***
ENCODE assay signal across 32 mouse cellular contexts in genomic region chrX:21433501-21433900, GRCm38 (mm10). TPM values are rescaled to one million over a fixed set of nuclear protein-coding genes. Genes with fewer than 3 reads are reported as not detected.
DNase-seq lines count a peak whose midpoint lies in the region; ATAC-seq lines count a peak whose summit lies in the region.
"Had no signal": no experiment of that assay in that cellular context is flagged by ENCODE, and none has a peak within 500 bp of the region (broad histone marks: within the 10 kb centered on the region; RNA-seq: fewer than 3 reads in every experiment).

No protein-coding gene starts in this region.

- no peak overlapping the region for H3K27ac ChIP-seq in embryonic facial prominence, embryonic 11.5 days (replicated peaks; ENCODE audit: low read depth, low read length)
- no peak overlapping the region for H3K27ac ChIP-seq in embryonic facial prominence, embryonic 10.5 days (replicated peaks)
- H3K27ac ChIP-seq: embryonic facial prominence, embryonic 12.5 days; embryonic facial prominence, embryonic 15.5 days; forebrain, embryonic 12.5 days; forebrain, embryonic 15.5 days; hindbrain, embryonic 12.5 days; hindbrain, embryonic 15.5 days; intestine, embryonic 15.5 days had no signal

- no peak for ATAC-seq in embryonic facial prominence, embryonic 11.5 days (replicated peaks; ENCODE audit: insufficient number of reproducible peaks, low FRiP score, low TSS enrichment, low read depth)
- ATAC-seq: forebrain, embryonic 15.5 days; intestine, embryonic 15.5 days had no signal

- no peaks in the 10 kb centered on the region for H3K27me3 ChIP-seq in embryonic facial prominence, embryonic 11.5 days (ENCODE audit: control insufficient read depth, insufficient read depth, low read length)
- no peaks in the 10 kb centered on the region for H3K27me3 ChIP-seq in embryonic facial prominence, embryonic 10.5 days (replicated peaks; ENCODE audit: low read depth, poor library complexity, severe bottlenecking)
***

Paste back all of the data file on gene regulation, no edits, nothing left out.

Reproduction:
ENCODE assay signal across 32 mouse cellular contexts in genomic region chrX:21433501-21433900, GRCm38 (mm10). TPM values are rescaled to one million over a fixed set of nuclear protein-coding genes. Genes with fewer than 3 reads are reported as not detected.
DNase-seq lines count a peak whose midpoint lies in the region; ATAC-seq lines count a peak whose summit lies in the region.
"Had no signal": no experiment of that assay in that cellular context is flagged by ENCODE, and none has a peak within 500 bp of the region (broad histone marks: within the 10 kb centered on the region; RNA-seq: fewer than 3 reads in every experiment).

No protein-coding gene starts in this region.

- no peak overlapping the region for H3K27ac ChIP-seq in embryonic facial prominence, embryonic 11.5 days (replicated peaks; ENCODE audit: low read depth, low read length)
- no peak overlapping the region for H3K27ac ChIP-seq in embryonic facial prominence, embryonic 10.5 days (replicated peaks)
- H3K27ac ChIP-seq: embryonic facial prominence, embryonic 12.5 days; embryonic facial prominence, embryonic 15.5 days; forebrain, embryonic 12.5 days; forebrain, embryonic 15.5 days; hindbrain, embryonic 12.5 days; hindbrain, embryonic 15.5 days; intestine, embryonic 15.5 days had no signal

- no peak for ATAC-seq in embryonic facial prominence, embryonic 11.5 days (replicated peaks; ENCODE audit: insufficient number of reproducible peaks, low FRiP score, low TSS enrichment, low read depth)
- ATAC-seq: forebrain, embryonic 15.5 days; intestine, embryonic 15.5 days had no signal

- no peaks in the 10 kb centered on the region for H3K27me3 ChIP-seq in embryonic facial prominence, embryonic 11.5 days (ENCODE audit: control insufficient read depth, insufficient read depth, low read length)
- no peaks in the 10 kb centered on the region for H3K27me3 ChIP-seq in embryonic facial prominence, embryonic 10.5 days (replicated peaks; ENCODE audit: low read depth, poor library complexity, severe bottlenecking)